With the promise of good pay he signs on and finds himself undergoing rigorous training with a team of young fighters, each of them having been saved from disadvantage in exchange for their loyalty and service. Their objective is to combat drug cartels long the US/Mexican border, but as the training methods become irrational, Mitch begins to suspect an ulterior motive.
Director Charles Burmeister's previous film was COLOMBUS DAY starring Val Kilmer, which was a poorly received film with a troubled production. Outrageous producer interference lead to the film being bastardised and Burmeister learned what it was to be a Hollywood puppet. Eight years later he returns with MERCURY PLAINS and from appearances it would seem that he has control again. This is a much bolder film with an improved execution and a much stronger focus.
The story hits the ground running and the premise is established within the first ten minutes. Before we know it Mitch is thrown into his new environment without any legitimate attempt to build context around his predicament, and little regard for his backstory. The film's rush to the action deprives it from emotional devices that may have given the audience a stronger attachment to the story. It's difficult to sympathise with Mitch regardless of the adversity he's forced to overcome and there's very little compassion. On the flip side, what the film lacks in character depth it makes up for with style. MERCURY PLAINS is a smart-looking movie, with a dusty wind-swept atmosphere and a production design that almost aligns its aesthetic with films like TRAFFIC, EL GRINGO and 2 GUNS.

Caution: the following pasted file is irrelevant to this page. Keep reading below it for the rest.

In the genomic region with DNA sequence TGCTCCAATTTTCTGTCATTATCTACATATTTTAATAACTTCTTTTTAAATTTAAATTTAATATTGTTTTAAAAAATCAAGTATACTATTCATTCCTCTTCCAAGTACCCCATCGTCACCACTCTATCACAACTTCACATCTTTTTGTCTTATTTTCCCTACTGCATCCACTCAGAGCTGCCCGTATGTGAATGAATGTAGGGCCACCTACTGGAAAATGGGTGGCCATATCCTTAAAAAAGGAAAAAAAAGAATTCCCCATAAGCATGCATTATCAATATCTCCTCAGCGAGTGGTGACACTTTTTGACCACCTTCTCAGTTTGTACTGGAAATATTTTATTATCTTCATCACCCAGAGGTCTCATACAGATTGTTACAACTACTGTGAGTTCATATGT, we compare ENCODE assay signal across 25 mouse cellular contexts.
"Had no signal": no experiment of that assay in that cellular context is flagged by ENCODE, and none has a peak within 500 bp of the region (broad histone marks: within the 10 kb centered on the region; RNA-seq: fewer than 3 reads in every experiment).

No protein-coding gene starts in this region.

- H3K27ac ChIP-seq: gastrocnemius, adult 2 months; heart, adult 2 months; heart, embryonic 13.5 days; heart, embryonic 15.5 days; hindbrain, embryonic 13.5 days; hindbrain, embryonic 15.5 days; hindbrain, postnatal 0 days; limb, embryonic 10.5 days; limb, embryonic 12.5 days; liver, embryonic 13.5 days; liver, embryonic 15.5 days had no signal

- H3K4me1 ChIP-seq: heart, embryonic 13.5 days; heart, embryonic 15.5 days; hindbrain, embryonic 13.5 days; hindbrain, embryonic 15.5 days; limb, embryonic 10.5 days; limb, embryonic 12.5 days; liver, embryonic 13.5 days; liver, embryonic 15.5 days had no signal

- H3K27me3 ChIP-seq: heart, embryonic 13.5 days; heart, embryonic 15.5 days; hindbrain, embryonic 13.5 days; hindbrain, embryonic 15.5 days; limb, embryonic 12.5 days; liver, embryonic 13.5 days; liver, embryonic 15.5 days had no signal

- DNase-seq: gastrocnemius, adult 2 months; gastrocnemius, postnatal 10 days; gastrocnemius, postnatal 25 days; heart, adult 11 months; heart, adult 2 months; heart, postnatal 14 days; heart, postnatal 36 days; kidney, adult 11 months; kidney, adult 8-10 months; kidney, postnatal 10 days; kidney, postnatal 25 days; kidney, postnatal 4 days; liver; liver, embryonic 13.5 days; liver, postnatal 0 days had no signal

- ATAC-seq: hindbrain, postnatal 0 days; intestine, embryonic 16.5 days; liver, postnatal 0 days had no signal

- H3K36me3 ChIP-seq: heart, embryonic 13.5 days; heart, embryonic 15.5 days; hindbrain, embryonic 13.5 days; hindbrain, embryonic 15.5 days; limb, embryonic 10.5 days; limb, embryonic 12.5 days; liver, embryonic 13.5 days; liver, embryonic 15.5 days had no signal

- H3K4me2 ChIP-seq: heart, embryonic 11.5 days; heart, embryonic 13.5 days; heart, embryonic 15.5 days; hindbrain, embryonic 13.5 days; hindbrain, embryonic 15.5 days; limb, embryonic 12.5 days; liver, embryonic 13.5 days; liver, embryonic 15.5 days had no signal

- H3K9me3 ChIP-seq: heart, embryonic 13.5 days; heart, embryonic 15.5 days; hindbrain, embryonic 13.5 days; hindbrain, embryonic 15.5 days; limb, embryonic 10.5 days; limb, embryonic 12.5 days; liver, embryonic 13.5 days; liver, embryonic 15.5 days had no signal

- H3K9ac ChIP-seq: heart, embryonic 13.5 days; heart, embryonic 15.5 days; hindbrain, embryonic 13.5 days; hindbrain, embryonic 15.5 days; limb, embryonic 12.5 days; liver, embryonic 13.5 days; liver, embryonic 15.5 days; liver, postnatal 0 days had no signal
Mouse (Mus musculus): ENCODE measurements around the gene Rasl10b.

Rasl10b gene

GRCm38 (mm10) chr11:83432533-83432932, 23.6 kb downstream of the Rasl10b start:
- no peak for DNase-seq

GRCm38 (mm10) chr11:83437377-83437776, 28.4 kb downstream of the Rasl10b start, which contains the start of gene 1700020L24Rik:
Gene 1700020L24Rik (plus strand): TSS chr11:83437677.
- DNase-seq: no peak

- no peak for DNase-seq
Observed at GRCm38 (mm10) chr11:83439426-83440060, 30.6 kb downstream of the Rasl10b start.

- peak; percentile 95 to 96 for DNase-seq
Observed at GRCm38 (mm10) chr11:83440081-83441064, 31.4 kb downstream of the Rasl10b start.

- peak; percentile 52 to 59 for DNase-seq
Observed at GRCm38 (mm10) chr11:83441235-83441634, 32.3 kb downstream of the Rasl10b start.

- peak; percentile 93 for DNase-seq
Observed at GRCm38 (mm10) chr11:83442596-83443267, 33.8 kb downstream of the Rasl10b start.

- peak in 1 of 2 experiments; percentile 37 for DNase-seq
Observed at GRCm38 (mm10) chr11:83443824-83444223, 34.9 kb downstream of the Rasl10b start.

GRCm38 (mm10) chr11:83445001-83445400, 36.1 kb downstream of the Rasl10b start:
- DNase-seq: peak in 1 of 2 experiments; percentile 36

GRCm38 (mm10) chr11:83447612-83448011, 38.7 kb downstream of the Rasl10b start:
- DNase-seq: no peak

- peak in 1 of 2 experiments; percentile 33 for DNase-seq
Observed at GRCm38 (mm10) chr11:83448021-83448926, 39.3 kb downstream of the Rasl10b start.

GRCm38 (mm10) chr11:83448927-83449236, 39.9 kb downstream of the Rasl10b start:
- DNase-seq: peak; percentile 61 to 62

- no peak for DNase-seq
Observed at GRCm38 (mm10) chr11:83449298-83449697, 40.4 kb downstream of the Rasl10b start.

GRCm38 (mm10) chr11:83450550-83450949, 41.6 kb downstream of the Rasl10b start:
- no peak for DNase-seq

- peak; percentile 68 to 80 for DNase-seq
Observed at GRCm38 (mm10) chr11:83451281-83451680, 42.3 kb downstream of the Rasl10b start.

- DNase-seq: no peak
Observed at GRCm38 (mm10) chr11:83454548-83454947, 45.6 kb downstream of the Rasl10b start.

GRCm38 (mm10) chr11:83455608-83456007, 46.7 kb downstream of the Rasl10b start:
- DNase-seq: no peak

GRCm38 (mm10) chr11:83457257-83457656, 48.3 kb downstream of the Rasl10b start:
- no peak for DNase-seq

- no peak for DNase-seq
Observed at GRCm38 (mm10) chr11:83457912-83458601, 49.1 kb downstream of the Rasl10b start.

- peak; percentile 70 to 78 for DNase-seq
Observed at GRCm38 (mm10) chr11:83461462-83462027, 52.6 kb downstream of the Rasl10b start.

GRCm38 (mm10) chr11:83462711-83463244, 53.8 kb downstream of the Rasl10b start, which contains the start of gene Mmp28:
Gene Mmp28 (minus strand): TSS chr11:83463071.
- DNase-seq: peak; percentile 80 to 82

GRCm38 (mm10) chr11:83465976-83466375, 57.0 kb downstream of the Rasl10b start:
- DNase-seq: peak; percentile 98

Eastwood commands the screen with an eerie resemblance to his father, which is almost distracting. Several times throughout the film I kept recalling his old-man's earlier work and the likeness is uncanny. He is certainly his father's son and Scott is proving to be a future star. The remaining cast are all good, although their ensemble lacks any distinct stand-out. They service the story well, but never dominate the screen. The fast pace and taut running time keep film engaging and there isn't a lull in sight. This is definitely a step in the right direction for Eastwood and Burmeister, and I anticipate good things ahead.